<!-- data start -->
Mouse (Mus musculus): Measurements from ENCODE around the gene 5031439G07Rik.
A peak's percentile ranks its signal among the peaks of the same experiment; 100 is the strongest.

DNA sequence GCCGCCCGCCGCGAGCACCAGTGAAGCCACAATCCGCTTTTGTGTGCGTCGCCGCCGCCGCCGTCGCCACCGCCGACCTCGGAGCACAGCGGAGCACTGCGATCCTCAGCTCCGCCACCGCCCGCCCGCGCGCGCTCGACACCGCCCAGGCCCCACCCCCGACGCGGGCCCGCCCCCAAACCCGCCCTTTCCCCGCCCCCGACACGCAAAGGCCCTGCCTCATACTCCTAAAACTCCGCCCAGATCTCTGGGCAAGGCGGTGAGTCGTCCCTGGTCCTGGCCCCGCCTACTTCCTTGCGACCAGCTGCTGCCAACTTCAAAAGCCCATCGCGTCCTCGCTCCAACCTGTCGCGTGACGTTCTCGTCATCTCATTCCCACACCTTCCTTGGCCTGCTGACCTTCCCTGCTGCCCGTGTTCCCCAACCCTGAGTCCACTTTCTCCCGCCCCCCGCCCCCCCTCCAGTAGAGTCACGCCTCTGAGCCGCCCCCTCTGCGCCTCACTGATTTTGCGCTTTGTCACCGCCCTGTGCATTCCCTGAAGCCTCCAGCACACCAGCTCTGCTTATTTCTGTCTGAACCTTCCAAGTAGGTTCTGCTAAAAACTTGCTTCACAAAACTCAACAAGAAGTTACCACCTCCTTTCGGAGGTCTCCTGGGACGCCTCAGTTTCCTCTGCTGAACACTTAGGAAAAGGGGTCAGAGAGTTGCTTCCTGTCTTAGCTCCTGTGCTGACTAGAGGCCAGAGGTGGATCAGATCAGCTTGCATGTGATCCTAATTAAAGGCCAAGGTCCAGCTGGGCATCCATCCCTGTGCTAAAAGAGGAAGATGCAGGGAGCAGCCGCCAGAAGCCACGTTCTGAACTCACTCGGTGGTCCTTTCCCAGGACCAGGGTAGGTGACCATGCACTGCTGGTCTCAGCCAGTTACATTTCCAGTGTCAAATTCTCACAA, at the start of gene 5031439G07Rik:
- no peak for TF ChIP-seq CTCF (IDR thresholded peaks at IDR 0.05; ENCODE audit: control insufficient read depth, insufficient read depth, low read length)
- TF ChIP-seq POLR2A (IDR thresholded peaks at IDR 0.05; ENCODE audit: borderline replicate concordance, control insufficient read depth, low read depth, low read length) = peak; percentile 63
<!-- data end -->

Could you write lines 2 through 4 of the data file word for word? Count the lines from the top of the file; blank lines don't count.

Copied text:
A peak's percentile ranks its signal among the peaks of the same experiment; 100 is the strongest.

DNA sequence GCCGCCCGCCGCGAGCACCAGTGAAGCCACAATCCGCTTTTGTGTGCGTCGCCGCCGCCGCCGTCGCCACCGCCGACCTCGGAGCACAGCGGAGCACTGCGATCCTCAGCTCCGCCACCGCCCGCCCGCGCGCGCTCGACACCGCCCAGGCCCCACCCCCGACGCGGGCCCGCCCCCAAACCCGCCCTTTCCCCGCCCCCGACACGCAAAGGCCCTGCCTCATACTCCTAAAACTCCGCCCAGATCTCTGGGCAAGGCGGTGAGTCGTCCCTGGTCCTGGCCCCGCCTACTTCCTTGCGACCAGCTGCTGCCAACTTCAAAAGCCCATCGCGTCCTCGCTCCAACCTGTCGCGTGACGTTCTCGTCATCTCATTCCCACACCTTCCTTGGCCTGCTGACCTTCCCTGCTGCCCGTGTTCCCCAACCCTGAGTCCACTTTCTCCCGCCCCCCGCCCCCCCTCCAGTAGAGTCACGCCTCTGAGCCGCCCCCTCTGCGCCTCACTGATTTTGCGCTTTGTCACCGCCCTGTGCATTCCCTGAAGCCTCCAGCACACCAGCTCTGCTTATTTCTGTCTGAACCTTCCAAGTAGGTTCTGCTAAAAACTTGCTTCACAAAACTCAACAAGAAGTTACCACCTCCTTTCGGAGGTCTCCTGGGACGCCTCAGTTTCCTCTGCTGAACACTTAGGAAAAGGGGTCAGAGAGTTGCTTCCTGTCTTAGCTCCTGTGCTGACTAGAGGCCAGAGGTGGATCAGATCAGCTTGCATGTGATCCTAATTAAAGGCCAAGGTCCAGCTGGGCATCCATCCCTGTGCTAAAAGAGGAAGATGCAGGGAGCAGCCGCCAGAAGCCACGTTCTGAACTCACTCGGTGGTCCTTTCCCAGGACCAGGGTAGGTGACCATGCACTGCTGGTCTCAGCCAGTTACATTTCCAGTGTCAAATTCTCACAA, at the start of gene 5031439G07Rik:
- no peak for TF ChIP-seq CTCF (IDR thresholded peaks at IDR 0.05; ENCODE audit: control insufficient read depth, insufficient read depth, low read length)